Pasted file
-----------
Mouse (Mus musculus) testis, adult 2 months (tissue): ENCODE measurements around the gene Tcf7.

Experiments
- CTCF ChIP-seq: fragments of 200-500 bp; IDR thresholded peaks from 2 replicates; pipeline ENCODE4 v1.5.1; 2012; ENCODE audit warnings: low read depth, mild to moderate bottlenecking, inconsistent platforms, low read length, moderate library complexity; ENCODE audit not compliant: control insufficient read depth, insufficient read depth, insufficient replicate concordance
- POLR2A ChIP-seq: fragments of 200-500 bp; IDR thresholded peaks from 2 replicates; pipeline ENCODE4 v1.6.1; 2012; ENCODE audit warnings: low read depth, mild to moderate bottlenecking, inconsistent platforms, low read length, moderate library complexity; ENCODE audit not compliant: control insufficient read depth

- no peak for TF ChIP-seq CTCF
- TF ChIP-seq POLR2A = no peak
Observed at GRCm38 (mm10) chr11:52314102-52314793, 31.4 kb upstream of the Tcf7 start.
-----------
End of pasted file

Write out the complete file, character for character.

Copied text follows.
Mouse (Mus musculus) testis, adult 2 months (tissue): ENCODE measurements around the gene Tcf7.

Experiments
- CTCF ChIP-seq: fragments of 200-500 bp; IDR thresholded peaks from 2 replicates; pipeline ENCODE4 v1.5.1; 2012; ENCODE audit warnings: low read depth, mild to moderate bottlenecking, inconsistent platforms, low read length, moderate library complexity; ENCODE audit not compliant: control insufficient read depth, insufficient read depth, insufficient replicate concordance
- POLR2A ChIP-seq: fragments of 200-500 bp; IDR thresholded peaks from 2 replicates; pipeline ENCODE4 v1.6.1; 2012; ENCODE audit warnings: low read depth, mild to moderate bottlenecking, inconsistent platforms, low read length, moderate library complexity; ENCODE audit not compliant: control insufficient read depth

- no peak for TF ChIP-seq CTCF
- TF ChIP-seq POLR2A = no peak
Observed at GRCm38 (mm10) chr11:52314102-52314793, 31.4 kb upstream of the Tcf7 start.